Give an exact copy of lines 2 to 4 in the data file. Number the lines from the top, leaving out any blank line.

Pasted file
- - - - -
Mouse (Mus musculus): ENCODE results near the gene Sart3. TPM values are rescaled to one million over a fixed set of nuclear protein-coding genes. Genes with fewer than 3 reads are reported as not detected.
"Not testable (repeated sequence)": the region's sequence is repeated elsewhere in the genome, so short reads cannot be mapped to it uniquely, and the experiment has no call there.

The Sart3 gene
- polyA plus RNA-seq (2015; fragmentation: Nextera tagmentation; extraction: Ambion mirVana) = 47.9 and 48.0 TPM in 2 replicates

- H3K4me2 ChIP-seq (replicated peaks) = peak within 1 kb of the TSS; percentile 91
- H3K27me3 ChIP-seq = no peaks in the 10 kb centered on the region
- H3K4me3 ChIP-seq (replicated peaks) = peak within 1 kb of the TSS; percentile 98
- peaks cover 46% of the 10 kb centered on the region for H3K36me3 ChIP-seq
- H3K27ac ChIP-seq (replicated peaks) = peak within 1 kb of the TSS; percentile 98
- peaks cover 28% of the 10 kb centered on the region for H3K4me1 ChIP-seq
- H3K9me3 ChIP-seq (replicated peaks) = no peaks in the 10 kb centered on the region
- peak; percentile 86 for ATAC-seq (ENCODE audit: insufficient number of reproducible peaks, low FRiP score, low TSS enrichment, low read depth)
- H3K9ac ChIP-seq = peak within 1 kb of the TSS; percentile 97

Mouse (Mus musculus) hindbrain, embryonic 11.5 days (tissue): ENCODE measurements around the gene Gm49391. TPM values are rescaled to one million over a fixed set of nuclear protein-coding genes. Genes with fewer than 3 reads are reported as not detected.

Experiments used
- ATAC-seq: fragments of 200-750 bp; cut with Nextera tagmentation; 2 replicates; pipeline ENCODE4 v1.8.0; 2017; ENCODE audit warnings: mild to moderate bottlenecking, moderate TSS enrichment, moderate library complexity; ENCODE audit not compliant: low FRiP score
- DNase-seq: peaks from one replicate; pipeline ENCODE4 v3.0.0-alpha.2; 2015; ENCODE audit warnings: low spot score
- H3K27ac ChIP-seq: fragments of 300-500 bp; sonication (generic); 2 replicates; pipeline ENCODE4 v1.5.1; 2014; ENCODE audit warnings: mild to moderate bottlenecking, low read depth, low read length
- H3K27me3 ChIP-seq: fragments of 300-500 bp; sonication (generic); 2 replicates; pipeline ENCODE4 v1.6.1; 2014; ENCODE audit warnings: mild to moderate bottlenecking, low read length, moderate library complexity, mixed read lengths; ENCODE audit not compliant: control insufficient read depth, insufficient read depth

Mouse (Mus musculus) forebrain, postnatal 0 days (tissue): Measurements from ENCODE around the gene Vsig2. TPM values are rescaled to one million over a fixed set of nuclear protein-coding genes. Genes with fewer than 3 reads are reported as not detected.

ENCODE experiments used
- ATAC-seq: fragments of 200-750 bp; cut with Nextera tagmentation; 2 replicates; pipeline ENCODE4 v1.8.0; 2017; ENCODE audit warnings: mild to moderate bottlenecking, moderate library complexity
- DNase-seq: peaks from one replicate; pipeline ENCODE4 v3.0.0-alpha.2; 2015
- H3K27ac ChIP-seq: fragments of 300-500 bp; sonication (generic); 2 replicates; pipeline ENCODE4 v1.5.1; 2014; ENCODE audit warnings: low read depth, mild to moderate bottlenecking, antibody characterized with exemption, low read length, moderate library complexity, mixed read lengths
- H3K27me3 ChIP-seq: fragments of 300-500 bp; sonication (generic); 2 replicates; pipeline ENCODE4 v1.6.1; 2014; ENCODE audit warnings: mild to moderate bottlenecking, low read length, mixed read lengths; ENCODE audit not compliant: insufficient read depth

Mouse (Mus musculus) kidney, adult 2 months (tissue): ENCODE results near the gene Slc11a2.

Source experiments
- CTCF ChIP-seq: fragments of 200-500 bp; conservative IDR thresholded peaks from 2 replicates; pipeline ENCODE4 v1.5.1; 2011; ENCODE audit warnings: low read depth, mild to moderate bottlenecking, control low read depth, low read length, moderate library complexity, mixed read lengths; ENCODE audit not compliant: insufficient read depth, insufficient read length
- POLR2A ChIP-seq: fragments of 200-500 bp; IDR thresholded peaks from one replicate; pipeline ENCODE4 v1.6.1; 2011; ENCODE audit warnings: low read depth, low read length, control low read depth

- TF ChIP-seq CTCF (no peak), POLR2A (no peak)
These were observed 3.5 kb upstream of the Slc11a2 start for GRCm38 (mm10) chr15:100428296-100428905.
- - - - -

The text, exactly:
"Not testable (repeated sequence)": the region's sequence is repeated elsewhere in the genome, so short reads cannot be mapped to it uniquely, and the experiment has no call there.

The Sart3 gene
- polyA plus RNA-seq (2015; fragmentation: Nextera tagmentation; extraction: Ambion mirVana) = 47.9 and 48.0 TPM in 2 replicates